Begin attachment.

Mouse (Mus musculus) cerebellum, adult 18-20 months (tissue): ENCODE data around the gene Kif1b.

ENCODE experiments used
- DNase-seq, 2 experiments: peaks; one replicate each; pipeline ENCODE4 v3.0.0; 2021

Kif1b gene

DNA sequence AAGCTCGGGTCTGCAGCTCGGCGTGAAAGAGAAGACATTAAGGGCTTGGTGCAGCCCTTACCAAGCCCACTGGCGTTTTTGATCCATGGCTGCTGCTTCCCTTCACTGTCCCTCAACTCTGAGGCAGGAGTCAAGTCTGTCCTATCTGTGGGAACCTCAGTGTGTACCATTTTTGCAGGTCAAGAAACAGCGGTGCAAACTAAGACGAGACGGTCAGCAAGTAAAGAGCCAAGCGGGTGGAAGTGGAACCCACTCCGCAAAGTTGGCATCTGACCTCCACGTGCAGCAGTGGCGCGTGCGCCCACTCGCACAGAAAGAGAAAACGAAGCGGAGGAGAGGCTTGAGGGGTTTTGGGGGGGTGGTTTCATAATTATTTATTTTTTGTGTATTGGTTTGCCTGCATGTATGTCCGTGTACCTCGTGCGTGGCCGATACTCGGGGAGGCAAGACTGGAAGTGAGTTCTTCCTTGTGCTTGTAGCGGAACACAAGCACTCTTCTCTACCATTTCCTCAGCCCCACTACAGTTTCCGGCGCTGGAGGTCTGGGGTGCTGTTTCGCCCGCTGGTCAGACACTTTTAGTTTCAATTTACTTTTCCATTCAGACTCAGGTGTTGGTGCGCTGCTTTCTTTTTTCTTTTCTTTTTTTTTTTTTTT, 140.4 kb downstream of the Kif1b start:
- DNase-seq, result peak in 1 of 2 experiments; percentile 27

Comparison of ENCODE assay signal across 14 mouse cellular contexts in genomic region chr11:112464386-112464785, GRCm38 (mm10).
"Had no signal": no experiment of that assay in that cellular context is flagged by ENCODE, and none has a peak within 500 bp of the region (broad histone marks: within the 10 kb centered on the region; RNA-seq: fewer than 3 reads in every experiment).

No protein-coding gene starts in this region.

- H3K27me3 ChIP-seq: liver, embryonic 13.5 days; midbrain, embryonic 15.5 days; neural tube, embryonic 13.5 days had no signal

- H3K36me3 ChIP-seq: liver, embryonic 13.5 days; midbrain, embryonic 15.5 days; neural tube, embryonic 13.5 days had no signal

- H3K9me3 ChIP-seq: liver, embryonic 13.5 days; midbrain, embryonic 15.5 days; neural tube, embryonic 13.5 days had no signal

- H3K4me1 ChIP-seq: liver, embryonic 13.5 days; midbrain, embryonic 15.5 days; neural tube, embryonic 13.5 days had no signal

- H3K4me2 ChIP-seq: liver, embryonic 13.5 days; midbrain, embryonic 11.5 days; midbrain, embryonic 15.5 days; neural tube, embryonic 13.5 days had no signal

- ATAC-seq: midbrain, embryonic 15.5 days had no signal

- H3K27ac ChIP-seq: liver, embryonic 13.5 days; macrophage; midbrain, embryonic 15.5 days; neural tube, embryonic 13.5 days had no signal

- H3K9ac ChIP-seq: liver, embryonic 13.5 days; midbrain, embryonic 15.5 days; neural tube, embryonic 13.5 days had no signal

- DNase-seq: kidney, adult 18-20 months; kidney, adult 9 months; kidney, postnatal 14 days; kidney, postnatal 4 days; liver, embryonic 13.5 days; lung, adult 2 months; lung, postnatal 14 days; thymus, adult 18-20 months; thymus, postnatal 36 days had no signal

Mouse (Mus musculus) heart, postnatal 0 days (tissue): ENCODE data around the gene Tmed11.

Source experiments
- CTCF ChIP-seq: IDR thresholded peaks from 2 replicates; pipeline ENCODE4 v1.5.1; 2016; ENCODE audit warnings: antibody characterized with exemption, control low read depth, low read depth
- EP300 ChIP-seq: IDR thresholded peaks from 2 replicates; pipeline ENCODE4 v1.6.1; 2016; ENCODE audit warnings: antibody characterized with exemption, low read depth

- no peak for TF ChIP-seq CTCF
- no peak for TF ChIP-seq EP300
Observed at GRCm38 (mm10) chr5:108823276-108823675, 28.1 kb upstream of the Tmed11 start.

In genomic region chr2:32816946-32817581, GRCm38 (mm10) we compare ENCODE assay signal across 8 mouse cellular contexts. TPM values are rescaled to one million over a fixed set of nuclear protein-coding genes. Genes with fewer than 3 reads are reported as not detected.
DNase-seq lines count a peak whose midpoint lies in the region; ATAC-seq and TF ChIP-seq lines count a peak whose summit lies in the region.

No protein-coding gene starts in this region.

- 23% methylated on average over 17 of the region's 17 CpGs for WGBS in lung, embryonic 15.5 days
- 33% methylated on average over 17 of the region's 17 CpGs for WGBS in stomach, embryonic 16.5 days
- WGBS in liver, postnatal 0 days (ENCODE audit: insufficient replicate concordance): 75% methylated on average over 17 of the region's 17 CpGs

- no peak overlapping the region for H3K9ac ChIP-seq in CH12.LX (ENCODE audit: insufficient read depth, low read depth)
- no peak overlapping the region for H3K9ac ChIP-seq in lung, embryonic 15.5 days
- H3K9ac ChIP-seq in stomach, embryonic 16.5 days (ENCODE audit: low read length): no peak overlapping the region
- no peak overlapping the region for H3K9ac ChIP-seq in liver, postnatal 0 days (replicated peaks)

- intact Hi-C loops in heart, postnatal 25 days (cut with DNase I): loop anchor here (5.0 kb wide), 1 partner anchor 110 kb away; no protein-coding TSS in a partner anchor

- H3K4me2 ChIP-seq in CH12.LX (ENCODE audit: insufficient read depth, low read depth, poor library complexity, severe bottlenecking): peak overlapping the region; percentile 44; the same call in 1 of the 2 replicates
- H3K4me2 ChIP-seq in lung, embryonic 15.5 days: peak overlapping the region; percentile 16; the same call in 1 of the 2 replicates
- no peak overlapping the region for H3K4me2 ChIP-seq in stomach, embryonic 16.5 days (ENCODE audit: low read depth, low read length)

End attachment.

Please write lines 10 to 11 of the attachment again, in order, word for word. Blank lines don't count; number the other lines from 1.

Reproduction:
- H3K27me3 ChIP-seq: liver, embryonic 13.5 days; midbrain, embryonic 15.5 days; neural tube, embryonic 13.5 days had no signal

- H3K36me3 ChIP-seq: liver, embryonic 13.5 days; midbrain, embryonic 15.5 days; neural tube, embryonic 13.5 days had no signal